Recently, a high prevalence of ESBL-producing E. coli was reported in healthy individuals in Southeast Asia, including China (65.0%) [1], Thailand (58.2%–69.3%) [2], and Vietnam (51.0%) [3], and among healthy tourists traveling from the Netherlands to East and South Asia (67% and 72%, resp.) [4]. These colonization percentages suggest that ESBL-producing E. coli has the potential to be transmitted from food-producing animals to humans via the food chain. However, the extent to which animal-based food products contribute to the dissemination of ESBL-producing E. coli strains to human populations in Southeast Asia has not yet been investigated. Furthermore, no data regarding the prevalence of pAmpC-producing E. coli strains in food in Southeast Asia is available.

In the present study, we investigated the prevalence of ESBL- and/or pAmpC-producing E. coli strains in chicken, pork, beef, and fish/shrimp samples collected from within the food distribution system of Ho Chi Minh City (HCMC). HCMC was selected because it is the most-populated city in Vietnam and contains the highest number of supermarkets. In addition, HCMC contains large-scale slaughterhouses for poultry, pigs, and cattle and also large wholesale markets for fish and shrimp.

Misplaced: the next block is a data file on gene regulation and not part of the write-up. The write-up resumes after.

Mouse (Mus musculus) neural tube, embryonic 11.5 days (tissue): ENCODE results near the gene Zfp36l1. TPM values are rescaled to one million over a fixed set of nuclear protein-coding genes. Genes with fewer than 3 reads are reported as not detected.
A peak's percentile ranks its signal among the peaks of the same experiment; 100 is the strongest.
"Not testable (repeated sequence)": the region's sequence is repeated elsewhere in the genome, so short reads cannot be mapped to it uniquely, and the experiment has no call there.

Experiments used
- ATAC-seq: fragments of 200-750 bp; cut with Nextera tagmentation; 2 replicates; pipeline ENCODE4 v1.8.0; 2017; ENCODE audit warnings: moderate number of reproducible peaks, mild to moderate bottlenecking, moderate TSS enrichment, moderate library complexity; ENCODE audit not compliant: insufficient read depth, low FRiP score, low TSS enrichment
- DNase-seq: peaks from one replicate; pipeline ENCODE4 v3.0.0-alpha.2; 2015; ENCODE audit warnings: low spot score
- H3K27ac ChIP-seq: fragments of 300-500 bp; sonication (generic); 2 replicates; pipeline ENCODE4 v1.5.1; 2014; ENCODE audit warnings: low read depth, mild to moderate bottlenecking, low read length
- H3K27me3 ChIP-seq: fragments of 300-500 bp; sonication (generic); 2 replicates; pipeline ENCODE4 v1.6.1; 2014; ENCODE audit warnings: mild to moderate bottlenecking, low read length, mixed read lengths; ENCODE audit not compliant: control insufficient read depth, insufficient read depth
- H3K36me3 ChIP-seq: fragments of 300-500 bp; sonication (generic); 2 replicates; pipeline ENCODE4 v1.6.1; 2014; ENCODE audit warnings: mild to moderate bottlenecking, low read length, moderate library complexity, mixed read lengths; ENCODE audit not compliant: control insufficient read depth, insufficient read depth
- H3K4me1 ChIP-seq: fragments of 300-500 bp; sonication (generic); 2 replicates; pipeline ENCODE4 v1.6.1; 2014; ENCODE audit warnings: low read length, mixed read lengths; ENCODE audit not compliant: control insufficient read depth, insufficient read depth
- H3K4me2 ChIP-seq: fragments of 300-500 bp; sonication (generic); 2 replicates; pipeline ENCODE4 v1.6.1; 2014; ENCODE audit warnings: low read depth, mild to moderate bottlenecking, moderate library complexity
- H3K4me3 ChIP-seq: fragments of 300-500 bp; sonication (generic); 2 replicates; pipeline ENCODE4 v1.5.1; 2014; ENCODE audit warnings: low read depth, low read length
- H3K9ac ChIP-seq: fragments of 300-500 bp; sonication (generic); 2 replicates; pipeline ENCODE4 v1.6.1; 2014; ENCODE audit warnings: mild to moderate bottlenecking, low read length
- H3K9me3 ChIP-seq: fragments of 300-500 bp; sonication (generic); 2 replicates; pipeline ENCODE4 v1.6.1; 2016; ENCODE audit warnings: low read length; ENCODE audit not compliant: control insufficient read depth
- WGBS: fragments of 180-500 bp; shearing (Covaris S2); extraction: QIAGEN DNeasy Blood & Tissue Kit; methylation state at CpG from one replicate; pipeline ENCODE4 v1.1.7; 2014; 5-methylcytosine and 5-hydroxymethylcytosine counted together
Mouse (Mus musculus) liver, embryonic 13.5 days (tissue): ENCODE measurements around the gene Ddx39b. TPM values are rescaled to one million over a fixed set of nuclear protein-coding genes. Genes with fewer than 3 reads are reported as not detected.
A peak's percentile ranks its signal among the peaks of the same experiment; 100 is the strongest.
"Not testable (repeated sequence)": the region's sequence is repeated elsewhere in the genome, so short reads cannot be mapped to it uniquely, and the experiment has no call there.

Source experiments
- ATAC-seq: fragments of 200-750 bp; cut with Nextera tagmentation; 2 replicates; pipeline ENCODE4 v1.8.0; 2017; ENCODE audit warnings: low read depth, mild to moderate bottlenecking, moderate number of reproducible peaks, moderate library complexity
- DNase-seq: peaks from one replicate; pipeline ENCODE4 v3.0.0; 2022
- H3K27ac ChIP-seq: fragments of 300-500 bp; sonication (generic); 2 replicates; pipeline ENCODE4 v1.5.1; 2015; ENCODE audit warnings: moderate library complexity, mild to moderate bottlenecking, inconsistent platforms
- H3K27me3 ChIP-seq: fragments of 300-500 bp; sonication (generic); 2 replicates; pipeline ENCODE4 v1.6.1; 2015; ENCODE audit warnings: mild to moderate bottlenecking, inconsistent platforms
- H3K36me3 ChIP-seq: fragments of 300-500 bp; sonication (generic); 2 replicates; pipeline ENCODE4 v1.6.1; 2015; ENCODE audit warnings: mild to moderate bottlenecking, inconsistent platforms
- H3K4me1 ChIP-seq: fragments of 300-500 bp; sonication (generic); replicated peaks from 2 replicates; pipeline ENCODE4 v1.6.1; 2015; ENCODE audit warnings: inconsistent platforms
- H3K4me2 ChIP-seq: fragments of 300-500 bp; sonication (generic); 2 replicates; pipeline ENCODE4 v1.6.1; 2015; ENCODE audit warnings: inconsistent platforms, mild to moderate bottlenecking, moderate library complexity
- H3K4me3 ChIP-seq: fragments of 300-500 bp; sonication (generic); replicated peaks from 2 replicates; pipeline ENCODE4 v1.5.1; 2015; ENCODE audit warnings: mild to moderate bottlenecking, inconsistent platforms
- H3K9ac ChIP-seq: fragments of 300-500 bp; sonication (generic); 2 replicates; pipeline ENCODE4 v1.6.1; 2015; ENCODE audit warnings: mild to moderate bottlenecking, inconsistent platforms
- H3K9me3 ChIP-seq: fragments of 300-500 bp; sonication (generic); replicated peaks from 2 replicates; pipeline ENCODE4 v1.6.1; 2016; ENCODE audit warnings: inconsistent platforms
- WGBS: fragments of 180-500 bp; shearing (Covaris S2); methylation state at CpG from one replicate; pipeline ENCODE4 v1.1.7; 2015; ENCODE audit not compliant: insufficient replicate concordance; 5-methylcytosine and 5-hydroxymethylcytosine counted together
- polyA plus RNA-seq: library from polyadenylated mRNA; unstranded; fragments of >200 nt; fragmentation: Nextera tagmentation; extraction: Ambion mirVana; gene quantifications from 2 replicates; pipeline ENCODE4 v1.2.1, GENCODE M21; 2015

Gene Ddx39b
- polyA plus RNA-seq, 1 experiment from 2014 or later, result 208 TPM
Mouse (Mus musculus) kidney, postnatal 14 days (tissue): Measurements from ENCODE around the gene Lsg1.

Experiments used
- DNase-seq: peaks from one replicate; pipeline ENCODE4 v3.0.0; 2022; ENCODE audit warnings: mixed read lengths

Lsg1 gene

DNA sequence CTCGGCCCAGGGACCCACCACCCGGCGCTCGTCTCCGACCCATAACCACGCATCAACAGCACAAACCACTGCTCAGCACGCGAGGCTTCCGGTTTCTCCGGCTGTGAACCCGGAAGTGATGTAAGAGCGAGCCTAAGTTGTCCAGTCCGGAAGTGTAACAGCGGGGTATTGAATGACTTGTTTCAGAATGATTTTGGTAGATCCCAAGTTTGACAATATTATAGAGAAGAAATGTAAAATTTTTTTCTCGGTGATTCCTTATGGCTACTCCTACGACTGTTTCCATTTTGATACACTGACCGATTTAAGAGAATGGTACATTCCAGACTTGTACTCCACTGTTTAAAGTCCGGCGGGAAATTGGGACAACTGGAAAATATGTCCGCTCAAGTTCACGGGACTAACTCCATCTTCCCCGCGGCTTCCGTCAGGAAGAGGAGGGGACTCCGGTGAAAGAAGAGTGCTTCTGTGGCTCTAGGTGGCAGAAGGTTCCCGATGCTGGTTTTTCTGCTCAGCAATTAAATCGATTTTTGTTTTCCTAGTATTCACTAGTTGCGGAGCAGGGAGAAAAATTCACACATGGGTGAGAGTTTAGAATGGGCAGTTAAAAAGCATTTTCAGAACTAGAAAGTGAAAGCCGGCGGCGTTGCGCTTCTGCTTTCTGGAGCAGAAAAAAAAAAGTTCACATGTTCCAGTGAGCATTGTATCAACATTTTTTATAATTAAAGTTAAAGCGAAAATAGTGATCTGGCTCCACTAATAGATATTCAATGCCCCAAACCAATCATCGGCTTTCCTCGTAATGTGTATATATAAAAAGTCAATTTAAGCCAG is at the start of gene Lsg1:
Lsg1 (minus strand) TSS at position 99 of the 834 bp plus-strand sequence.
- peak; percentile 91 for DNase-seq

2. Materials and Methods

2.1. Sampling

The food samples used in this study were collected from 4 slaughterhouses (1 poultry, 2 pig, and 1 beef cattle), a wholesale market (fish/shrimp), and 8 supermarkets in HCMC between October 2012 and March 2014. The poultry slaughterhouse was used by several companies and has a processing capacity of approximately 60,000 chickens per day. The beef slaughterhouse has a processing capacity of 40 head of cattle per day. One pork slaughterhouse has a capacity of 1,000 animals per day and the second was located in a suburban area of HCMC and slaughters 200 pigs per day. All chickens and pigs were raised domestically in regions surrounding HCMC, mainly Can Tho City, which is located along the Mekong delta, whereas all beef cattle were imported live from Australia for slaughter. The wholesale fish market was one of the largest in Vietnam, with an average merchandise capacity of 1,000 tons of seafood per day. Among the various types of seafood sold at the market, cultured fish and shrimp were selected for sampling in this study. Nearly all of the meat and fish products processed at these slaughterhouses and wholesale market are transferred to retail supermarkets within HCMC. For the present study, eight large retail supermarkets located in districts 7, 10, and 11 in HCMC were selected for food sampling. For each slaughterhouse, wholesale market, and supermarket, 5–10 food products (>100 g/sample) were randomly selected for sampling. The sampling procedure was performed two to four times in different months (March, June, August, and December). In pork and beef slaughterhouses, lateral muscles of the neck of carcasses were collected as samples. A total of 332 samples were collected from chicken (), pork (), beef (), and fish/shrimp ().